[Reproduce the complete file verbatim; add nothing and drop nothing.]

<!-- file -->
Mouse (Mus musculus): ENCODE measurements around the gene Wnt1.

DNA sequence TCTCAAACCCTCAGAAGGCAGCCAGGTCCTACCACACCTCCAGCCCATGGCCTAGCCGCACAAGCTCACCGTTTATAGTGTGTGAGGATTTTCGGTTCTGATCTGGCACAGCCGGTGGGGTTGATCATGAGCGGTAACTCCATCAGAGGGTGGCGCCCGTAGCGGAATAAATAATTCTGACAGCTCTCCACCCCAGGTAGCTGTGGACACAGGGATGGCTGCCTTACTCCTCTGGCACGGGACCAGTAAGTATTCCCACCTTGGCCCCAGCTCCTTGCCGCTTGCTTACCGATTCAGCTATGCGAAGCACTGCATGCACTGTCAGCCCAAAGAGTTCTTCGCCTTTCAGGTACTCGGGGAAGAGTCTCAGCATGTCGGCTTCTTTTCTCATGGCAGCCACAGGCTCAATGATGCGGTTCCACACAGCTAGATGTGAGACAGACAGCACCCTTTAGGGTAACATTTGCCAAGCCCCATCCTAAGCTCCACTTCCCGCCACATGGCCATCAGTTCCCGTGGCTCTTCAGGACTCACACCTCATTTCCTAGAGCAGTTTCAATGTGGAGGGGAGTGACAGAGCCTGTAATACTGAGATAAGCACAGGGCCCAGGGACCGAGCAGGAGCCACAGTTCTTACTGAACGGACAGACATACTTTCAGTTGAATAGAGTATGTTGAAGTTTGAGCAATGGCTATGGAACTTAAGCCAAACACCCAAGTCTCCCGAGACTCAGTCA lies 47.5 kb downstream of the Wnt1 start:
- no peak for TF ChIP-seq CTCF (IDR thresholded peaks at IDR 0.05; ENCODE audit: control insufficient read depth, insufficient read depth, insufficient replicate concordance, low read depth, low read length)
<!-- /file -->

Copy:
Mouse (Mus musculus): ENCODE measurements around the gene Wnt1.

DNA sequence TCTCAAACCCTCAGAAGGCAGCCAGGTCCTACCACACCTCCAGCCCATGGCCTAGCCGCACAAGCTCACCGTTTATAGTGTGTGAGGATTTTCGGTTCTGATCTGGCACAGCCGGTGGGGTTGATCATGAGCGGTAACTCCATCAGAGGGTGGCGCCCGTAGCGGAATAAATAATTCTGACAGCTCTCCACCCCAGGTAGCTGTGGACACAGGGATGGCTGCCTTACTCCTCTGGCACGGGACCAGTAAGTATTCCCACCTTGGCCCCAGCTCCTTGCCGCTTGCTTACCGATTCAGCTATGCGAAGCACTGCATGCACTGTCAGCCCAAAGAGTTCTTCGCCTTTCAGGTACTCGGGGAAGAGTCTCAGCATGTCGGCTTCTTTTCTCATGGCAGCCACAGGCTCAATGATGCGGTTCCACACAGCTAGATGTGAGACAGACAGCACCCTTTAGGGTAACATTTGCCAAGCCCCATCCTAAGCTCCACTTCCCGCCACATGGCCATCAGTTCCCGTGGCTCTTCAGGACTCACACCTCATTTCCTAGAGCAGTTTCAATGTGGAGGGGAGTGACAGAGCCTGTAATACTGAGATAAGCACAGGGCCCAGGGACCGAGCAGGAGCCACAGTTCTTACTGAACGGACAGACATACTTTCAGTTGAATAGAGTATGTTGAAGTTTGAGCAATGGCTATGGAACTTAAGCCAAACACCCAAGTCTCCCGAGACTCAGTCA lies 47.5 kb downstream of the Wnt1 start:
- no peak for TF ChIP-seq CTCF (IDR thresholded peaks at IDR 0.05; ENCODE audit: control insufficient read depth, insufficient read depth, insufficient replicate concordance, low read depth, low read length)